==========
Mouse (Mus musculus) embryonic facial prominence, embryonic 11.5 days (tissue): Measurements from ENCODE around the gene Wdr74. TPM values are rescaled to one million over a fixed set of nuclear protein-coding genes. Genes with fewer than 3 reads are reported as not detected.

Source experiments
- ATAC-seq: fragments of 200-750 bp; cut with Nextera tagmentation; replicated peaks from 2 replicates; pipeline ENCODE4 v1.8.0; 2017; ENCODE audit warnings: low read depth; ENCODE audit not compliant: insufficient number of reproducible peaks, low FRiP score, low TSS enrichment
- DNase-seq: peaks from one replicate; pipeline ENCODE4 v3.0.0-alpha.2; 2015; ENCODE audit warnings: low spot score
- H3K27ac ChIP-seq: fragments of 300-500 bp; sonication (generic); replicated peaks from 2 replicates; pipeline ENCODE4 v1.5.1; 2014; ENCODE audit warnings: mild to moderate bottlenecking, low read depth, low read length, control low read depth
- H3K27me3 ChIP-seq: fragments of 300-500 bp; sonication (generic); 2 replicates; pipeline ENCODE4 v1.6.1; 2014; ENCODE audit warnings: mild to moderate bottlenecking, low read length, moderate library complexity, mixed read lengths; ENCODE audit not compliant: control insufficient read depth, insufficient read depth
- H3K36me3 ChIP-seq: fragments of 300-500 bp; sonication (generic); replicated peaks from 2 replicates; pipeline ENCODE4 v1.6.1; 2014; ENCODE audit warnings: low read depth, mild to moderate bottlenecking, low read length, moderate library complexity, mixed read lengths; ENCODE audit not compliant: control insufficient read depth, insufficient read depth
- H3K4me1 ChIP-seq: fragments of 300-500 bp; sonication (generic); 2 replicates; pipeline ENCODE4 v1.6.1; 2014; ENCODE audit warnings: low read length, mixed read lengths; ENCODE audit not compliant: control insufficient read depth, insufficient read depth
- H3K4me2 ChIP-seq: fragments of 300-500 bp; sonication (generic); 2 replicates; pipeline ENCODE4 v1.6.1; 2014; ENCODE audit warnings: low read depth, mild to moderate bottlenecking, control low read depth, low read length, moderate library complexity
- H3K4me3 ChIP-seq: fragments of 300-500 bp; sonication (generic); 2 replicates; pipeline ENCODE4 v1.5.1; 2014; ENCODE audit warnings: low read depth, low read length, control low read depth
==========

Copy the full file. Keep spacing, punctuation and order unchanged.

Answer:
Mouse (Mus musculus) embryonic facial prominence, embryonic 11.5 days (tissue): Measurements from ENCODE around the gene Wdr74. TPM values are rescaled to one million over a fixed set of nuclear protein-coding genes. Genes with fewer than 3 reads are reported as not detected.

Source experiments
- ATAC-seq: fragments of 200-750 bp; cut with Nextera tagmentation; replicated peaks from 2 replicates; pipeline ENCODE4 v1.8.0; 2017; ENCODE audit warnings: low read depth; ENCODE audit not compliant: insufficient number of reproducible peaks, low FRiP score, low TSS enrichment
- DNase-seq: peaks from one replicate; pipeline ENCODE4 v3.0.0-alpha.2; 2015; ENCODE audit warnings: low spot score
- H3K27ac ChIP-seq: fragments of 300-500 bp; sonication (generic); replicated peaks from 2 replicates; pipeline ENCODE4 v1.5.1; 2014; ENCODE audit warnings: mild to moderate bottlenecking, low read depth, low read length, control low read depth
- H3K27me3 ChIP-seq: fragments of 300-500 bp; sonication (generic); 2 replicates; pipeline ENCODE4 v1.6.1; 2014; ENCODE audit warnings: mild to moderate bottlenecking, low read length, moderate library complexity, mixed read lengths; ENCODE audit not compliant: control insufficient read depth, insufficient read depth
- H3K36me3 ChIP-seq: fragments of 300-500 bp; sonication (generic); replicated peaks from 2 replicates; pipeline ENCODE4 v1.6.1; 2014; ENCODE audit warnings: low read depth, mild to moderate bottlenecking, low read length, moderate library complexity, mixed read lengths; ENCODE audit not compliant: control insufficient read depth, insufficient read depth
- H3K4me1 ChIP-seq: fragments of 300-500 bp; sonication (generic); 2 replicates; pipeline ENCODE4 v1.6.1; 2014; ENCODE audit warnings: low read length, mixed read lengths; ENCODE audit not compliant: control insufficient read depth, insufficient read depth
- H3K4me2 ChIP-seq: fragments of 300-500 bp; sonication (generic); 2 replicates; pipeline ENCODE4 v1.6.1; 2014; ENCODE audit warnings: low read depth, mild to moderate bottlenecking, control low read depth, low read length, moderate library complexity
- H3K4me3 ChIP-seq: fragments of 300-500 bp; sonication (generic); 2 replicates; pipeline ENCODE4 v1.5.1; 2014; ENCODE audit warnings: low read depth, low read length, control low read depth